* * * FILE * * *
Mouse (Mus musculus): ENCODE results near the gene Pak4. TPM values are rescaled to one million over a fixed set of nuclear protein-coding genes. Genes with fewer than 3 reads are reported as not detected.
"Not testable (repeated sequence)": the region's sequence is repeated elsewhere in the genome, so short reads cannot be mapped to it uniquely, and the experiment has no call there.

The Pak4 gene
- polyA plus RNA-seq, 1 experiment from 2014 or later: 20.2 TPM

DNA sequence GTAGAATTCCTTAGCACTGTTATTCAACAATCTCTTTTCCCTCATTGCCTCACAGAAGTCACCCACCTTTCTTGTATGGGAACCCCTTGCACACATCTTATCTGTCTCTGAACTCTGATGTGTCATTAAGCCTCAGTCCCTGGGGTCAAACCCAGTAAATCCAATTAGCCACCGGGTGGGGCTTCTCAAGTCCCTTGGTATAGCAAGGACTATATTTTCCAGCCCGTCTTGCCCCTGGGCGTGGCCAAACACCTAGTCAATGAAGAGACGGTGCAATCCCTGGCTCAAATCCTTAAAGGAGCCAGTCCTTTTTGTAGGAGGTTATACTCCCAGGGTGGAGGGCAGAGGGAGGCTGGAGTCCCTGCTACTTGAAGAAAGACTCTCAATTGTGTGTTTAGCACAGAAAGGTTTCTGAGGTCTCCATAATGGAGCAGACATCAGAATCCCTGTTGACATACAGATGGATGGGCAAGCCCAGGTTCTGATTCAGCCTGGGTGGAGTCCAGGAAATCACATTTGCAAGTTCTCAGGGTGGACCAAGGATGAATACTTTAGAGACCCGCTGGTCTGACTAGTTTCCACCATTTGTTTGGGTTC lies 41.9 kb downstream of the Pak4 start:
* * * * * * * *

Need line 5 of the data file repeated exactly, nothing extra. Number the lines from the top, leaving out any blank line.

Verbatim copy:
DNA sequence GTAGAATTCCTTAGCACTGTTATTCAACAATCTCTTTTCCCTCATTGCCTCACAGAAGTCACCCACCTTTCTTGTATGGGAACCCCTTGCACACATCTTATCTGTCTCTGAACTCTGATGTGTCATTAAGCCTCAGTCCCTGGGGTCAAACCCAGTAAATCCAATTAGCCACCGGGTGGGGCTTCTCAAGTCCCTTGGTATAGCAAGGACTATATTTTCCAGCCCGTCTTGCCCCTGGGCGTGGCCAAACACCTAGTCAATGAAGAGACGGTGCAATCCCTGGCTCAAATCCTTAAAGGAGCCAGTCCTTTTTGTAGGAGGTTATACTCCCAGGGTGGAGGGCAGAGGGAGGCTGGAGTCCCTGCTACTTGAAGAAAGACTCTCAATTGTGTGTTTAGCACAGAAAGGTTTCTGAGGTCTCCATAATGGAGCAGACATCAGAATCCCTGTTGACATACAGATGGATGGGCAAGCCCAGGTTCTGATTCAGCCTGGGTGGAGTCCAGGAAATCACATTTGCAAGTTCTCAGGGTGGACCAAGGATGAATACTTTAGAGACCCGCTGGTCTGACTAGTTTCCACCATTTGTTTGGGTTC lies 41.9 kb downstream of the Pak4 start: